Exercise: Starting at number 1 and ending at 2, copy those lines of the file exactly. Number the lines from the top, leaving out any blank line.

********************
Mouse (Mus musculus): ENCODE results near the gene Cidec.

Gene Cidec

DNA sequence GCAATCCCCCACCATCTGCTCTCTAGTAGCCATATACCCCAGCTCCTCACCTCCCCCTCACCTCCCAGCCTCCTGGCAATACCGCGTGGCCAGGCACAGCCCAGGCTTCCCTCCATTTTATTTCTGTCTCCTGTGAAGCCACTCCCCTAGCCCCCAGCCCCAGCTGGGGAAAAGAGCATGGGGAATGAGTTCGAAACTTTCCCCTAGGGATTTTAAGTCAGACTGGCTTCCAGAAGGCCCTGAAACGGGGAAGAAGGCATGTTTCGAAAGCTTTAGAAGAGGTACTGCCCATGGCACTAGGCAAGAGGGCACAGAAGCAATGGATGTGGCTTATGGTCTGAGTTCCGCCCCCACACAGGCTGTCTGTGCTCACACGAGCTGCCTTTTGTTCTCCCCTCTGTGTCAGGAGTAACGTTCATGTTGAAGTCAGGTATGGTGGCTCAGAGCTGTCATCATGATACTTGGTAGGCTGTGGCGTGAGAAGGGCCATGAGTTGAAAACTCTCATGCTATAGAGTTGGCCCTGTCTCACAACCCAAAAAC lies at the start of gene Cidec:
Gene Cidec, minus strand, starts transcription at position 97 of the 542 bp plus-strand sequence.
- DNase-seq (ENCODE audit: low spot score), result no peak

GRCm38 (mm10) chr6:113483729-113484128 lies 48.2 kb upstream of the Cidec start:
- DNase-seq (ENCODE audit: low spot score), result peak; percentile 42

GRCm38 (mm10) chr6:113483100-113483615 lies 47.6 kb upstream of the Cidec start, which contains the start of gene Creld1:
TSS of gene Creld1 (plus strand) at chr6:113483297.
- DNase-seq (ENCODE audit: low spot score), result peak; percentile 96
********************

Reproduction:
Mouse (Mus musculus): ENCODE results near the gene Cidec.

Gene Cidec